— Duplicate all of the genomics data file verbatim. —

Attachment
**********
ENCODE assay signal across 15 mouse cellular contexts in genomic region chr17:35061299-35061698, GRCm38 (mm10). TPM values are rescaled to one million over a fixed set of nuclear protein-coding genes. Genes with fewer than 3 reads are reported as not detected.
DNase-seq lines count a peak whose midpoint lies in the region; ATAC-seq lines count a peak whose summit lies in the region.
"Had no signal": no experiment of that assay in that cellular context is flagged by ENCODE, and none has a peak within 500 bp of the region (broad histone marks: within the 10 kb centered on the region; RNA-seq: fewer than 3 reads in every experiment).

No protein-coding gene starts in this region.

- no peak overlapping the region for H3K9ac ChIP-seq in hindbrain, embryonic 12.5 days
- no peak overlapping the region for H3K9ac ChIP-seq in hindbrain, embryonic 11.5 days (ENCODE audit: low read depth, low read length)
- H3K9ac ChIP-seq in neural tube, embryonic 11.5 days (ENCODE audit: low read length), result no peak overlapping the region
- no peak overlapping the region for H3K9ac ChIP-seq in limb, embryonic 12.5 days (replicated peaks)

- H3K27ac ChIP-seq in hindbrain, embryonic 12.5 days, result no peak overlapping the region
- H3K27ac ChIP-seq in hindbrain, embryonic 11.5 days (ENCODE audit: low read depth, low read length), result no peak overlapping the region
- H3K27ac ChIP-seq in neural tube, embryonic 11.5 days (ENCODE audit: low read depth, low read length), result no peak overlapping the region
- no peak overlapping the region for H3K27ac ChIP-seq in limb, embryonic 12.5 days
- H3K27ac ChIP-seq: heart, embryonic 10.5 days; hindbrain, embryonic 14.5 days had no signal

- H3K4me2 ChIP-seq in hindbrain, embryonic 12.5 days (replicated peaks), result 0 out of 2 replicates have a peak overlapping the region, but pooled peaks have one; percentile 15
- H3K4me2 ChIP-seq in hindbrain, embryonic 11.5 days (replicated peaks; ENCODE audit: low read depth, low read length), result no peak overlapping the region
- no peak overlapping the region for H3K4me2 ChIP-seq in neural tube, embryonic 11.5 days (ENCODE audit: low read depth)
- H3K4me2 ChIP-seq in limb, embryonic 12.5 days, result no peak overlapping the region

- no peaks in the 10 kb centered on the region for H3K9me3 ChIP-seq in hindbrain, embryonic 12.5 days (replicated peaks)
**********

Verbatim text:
ENCODE assay signal across 15 mouse cellular contexts in genomic region chr17:35061299-35061698, GRCm38 (mm10). TPM values are rescaled to one million over a fixed set of nuclear protein-coding genes. Genes with fewer than 3 reads are reported as not detected.
DNase-seq lines count a peak whose midpoint lies in the region; ATAC-seq lines count a peak whose summit lies in the region.
"Had no signal": no experiment of that assay in that cellular context is flagged by ENCODE, and none has a peak within 500 bp of the region (broad histone marks: within the 10 kb centered on the region; RNA-seq: fewer than 3 reads in every experiment).

No protein-coding gene starts in this region.

- no peak overlapping the region for H3K9ac ChIP-seq in hindbrain, embryonic 12.5 days
- no peak overlapping the region for H3K9ac ChIP-seq in hindbrain, embryonic 11.5 days (ENCODE audit: low read depth, low read length)
- H3K9ac ChIP-seq in neural tube, embryonic 11.5 days (ENCODE audit: low read length), result no peak overlapping the region
- no peak overlapping the region for H3K9ac ChIP-seq in limb, embryonic 12.5 days (replicated peaks)

- H3K27ac ChIP-seq in hindbrain, embryonic 12.5 days, result no peak overlapping the region
- H3K27ac ChIP-seq in hindbrain, embryonic 11.5 days (ENCODE audit: low read depth, low read length), result no peak overlapping the region
- H3K27ac ChIP-seq in neural tube, embryonic 11.5 days (ENCODE audit: low read depth, low read length), result no peak overlapping the region
- no peak overlapping the region for H3K27ac ChIP-seq in limb, embryonic 12.5 days
- H3K27ac ChIP-seq: heart, embryonic 10.5 days; hindbrain, embryonic 14.5 days had no signal

- H3K4me2 ChIP-seq in hindbrain, embryonic 12.5 days (replicated peaks), result 0 out of 2 replicates have a peak overlapping the region, but pooled peaks have one; percentile 15
- H3K4me2 ChIP-seq in hindbrain, embryonic 11.5 days (replicated peaks; ENCODE audit: low read depth, low read length), result no peak overlapping the region
- no peak overlapping the region for H3K4me2 ChIP-seq in neural tube, embryonic 11.5 days (ENCODE audit: low read depth)
- H3K4me2 ChIP-seq in limb, embryonic 12.5 days, result no peak overlapping the region

- no peaks in the 10 kb centered on the region for H3K9me3 ChIP-seq in hindbrain, embryonic 12.5 days (replicated peaks)